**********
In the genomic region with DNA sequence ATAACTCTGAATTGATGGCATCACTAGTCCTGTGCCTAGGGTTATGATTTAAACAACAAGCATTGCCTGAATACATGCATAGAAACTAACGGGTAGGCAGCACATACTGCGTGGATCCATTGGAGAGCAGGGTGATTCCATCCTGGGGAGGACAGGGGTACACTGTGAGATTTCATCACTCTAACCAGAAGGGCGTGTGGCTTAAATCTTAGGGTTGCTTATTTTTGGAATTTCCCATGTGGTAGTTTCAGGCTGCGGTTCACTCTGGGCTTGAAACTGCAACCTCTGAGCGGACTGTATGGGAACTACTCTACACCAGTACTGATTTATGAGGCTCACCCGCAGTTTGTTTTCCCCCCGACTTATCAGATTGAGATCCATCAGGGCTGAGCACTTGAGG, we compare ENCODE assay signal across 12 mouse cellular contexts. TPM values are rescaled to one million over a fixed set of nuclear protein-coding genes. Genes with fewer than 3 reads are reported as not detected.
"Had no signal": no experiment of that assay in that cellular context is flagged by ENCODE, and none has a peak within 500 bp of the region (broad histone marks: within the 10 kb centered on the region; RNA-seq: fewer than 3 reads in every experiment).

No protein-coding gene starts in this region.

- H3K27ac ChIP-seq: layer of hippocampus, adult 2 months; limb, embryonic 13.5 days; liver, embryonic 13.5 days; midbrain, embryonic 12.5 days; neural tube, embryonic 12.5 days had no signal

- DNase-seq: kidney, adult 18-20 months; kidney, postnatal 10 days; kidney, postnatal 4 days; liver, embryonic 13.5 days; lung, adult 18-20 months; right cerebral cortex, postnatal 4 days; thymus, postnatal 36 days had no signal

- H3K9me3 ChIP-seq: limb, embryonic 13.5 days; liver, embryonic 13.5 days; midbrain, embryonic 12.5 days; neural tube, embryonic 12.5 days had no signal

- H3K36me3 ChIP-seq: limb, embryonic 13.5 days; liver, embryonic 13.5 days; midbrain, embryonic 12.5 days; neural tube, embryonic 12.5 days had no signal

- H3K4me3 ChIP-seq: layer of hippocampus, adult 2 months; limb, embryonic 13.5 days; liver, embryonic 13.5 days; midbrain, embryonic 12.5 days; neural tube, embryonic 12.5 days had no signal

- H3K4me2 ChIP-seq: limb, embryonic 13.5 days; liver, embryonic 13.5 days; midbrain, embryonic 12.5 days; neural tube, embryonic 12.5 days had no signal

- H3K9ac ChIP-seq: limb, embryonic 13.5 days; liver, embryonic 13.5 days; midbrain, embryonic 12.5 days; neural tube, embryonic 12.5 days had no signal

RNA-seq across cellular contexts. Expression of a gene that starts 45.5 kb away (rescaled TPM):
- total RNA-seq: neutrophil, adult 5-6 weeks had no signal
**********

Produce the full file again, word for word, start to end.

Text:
In the genomic region with DNA sequence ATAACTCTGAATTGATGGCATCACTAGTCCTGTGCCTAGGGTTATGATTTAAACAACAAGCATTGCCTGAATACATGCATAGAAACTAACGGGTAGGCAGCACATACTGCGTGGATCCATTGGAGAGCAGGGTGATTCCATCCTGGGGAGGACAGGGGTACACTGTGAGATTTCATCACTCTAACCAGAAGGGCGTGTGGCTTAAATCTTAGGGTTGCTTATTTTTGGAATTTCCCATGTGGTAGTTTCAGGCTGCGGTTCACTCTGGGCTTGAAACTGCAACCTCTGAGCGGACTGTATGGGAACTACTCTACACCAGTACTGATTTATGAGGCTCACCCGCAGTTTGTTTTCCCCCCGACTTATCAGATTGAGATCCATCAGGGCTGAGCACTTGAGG, we compare ENCODE assay signal across 12 mouse cellular contexts. TPM values are rescaled to one million over a fixed set of nuclear protein-coding genes. Genes with fewer than 3 reads are reported as not detected.
"Had no signal": no experiment of that assay in that cellular context is flagged by ENCODE, and none has a peak within 500 bp of the region (broad histone marks: within the 10 kb centered on the region; RNA-seq: fewer than 3 reads in every experiment).

No protein-coding gene starts in this region.

- H3K27ac ChIP-seq: layer of hippocampus, adult 2 months; limb, embryonic 13.5 days; liver, embryonic 13.5 days; midbrain, embryonic 12.5 days; neural tube, embryonic 12.5 days had no signal

- DNase-seq: kidney, adult 18-20 months; kidney, postnatal 10 days; kidney, postnatal 4 days; liver, embryonic 13.5 days; lung, adult 18-20 months; right cerebral cortex, postnatal 4 days; thymus, postnatal 36 days had no signal

- H3K9me3 ChIP-seq: limb, embryonic 13.5 days; liver, embryonic 13.5 days; midbrain, embryonic 12.5 days; neural tube, embryonic 12.5 days had no signal

- H3K36me3 ChIP-seq: limb, embryonic 13.5 days; liver, embryonic 13.5 days; midbrain, embryonic 12.5 days; neural tube, embryonic 12.5 days had no signal

- H3K4me3 ChIP-seq: layer of hippocampus, adult 2 months; limb, embryonic 13.5 days; liver, embryonic 13.5 days; midbrain, embryonic 12.5 days; neural tube, embryonic 12.5 days had no signal

- H3K4me2 ChIP-seq: limb, embryonic 13.5 days; liver, embryonic 13.5 days; midbrain, embryonic 12.5 days; neural tube, embryonic 12.5 days had no signal

- H3K9ac ChIP-seq: limb, embryonic 13.5 days; liver, embryonic 13.5 days; midbrain, embryonic 12.5 days; neural tube, embryonic 12.5 days had no signal

RNA-seq across cellular contexts. Expression of a gene that starts 45.5 kb away (rescaled TPM):
- total RNA-seq: neutrophil, adult 5-6 weeks had no signal